Humidifier killings still traumatizing the nationMr. Jang, 27, got married in 2005. Shortly afterward, he collapsed and was hospitalized. Doctors told Jang he had some form of an interstitial lung disease and his lung tissues were damaged. He asked the cause.
Doctors said they didn’t know.
After his initial collapse, Jang’s condition worsened to the point that he could not go a single day without the help of a respirator. His wife divorced him within a year.
He was hospitalized over and over again and was waiting for a lung transplant. But he didn’t make it. Jang died Sept. 13 - five months after the government officially concluded that a humidifier disinfectant that Jang used during the early days of his marriage was the most likely cause for his lung disease.
In 2011, a mysterious series of deaths of people from all over Korea from pulmonary fibrosis made headlines. Over an eight month period, 28 people died of pulmonary fibrosis of an unknown origin. The victims had no connections. Some were pregnant women, but many were not. The Korea Centers for Disease Control and Prevention investigated and determined that sterilizers used in humidifiers were the cause. Pregnant women were more susceptible, they found, because they stayed home nearer the humidifiers more than other people.
Health authorities officially confirmed the issue in November 2011. The authorities reported that there was a cause and effect relation between the disease and disinfectants stirred into the water used in dehumidifiers. Two ingredients PHMG (polyhexamethylene guanidine) and PGH (ligo(2-)ethoxy ethoxyethyl guanidine chloride) were isolated as the toxic agents.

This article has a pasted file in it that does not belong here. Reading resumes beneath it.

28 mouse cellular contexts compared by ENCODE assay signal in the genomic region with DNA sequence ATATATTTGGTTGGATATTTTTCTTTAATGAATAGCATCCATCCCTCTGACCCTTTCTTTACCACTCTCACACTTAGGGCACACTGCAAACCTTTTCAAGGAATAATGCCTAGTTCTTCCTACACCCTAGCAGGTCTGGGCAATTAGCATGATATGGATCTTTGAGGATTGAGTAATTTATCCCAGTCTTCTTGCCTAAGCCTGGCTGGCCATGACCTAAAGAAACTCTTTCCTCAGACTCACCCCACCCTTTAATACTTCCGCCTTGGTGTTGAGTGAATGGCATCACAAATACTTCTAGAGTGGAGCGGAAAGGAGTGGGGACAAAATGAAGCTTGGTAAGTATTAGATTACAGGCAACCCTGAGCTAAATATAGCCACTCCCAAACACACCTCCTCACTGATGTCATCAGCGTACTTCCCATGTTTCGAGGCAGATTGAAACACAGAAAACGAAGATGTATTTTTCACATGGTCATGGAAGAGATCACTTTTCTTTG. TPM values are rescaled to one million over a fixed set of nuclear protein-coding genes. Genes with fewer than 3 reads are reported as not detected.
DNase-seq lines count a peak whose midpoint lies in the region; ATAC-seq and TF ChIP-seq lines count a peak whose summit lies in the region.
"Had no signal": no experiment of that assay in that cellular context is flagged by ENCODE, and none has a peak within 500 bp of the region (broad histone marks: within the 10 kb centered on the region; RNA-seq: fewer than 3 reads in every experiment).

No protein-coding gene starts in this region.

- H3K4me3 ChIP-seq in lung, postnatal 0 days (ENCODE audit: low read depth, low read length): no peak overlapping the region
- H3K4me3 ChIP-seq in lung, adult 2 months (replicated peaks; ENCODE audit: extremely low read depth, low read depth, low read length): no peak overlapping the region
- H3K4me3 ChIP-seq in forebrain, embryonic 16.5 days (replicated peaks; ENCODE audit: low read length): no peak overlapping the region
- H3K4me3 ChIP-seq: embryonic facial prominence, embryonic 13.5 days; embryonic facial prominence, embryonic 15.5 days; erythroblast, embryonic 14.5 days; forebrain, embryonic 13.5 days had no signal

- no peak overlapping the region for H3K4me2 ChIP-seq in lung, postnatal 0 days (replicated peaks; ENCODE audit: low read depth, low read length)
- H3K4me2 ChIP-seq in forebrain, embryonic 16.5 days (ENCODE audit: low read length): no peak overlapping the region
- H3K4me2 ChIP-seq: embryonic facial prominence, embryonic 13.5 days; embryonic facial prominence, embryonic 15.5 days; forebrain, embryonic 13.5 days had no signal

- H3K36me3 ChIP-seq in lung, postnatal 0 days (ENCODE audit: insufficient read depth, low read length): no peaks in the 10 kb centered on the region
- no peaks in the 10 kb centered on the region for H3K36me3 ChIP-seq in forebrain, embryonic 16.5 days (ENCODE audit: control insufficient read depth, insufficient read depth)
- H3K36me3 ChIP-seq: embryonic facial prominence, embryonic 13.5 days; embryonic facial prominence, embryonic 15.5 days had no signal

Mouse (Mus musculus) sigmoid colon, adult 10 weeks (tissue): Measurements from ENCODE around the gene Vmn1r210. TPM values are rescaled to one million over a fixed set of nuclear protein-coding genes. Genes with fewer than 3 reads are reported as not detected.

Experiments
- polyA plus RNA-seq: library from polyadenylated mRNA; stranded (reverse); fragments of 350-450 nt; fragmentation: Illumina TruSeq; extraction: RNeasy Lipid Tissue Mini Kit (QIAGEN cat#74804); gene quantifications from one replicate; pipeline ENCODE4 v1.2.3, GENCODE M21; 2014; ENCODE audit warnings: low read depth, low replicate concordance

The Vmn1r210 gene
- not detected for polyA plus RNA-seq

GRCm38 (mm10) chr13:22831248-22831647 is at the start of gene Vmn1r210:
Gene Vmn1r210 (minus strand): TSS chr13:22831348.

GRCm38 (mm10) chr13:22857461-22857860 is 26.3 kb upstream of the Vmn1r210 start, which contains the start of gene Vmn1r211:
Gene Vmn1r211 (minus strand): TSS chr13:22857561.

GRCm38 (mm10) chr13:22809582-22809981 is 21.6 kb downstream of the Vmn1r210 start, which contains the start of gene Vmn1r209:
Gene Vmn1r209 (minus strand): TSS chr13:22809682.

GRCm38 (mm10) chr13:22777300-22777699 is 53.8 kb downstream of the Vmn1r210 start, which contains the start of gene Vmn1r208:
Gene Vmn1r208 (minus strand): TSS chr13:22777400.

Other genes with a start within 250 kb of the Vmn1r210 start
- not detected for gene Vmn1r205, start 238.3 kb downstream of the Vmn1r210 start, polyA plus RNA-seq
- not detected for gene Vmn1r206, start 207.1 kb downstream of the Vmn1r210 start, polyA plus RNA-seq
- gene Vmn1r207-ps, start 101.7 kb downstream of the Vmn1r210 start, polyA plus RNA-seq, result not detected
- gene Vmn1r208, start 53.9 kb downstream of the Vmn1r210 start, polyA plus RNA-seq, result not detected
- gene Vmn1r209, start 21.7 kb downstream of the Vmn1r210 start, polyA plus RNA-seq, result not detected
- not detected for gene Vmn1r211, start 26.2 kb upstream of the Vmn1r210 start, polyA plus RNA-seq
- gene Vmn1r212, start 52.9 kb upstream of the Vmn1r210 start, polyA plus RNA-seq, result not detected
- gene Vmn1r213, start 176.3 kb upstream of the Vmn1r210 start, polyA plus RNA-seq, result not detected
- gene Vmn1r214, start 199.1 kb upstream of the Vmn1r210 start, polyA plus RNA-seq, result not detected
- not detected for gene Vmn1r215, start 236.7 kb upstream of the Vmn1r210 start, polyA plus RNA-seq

The conclusion came from experiments on rats, which showed similar respiratory symptoms after exposure to those ingredients as well as CMIT (chloromethylisothiazolinone) and MIT (methylchloroisothiazolinone). The government designated those ingredients as toxic materials.
In March 2013, an opposition representative claimed that a total of 112 deaths resulted from the humidifier sterilizing agents, including the 28 originally disclosed. Since Nov. 2011, many more cases were reported to authorities by families.
The lawmaker said a total of 357 people were made ill by the sterilizing agents.
Currently, around 380 people are assumed to be suffering from lung disease as victims of humidifier disinfectant.
According to the Ministry of Environment and a private organization, Asian Citizen’s Center for Environment and Health, 95 people have passed away as a result of the disinfectants. The 380 figure includes patients designated as severely affected and less severely affected. The number could soar if victims only mildly affected are included in the official casualty statistics. The government is partially supporting medical and funeral expenses for patients in the first and second categories.
The prosecution has started investigating a few humidifier disinfectant manufacturers on suspicions of corruption. A special rapporteur from the UN Office of the High Commissioner for Human Rights who visited Korea on Oct. 12 is carrying out a related investigation. The special rapporteur will meet with victims and manufacturers and hold a press conference on Friday.
Victims and the Asian Citizen’s Center for Environment and Health claim the police and prosecutors are not putting enough effort into the investigation.
“Presidents of humidifier disinfectant manufacturers who are avoiding the responsibility for killing children and mothers should be convicted of murder,” said the Asian Citizen’s Center for Environment and Health in a statement Monday.
BY HWANG SOO-YEON [firstname.lastname@example.org]
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